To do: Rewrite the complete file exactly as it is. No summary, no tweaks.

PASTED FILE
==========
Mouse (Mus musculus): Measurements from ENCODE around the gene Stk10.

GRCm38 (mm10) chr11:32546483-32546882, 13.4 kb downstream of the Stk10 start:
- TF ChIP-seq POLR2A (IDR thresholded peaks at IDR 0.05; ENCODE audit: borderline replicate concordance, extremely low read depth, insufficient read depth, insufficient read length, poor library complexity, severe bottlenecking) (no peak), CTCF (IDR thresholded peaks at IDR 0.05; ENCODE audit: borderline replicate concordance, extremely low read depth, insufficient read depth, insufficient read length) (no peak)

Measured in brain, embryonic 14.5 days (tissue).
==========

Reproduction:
Mouse (Mus musculus): Measurements from ENCODE around the gene Stk10.

GRCm38 (mm10) chr11:32546483-32546882, 13.4 kb downstream of the Stk10 start:
- TF ChIP-seq POLR2A (IDR thresholded peaks at IDR 0.05; ENCODE audit: borderline replicate concordance, extremely low read depth, insufficient read depth, insufficient read length, poor library complexity, severe bottlenecking) (no peak), CTCF (IDR thresholded peaks at IDR 0.05; ENCODE audit: borderline replicate concordance, extremely low read depth, insufficient read depth, insufficient read length) (no peak)

Measured in brain, embryonic 14.5 days (tissue).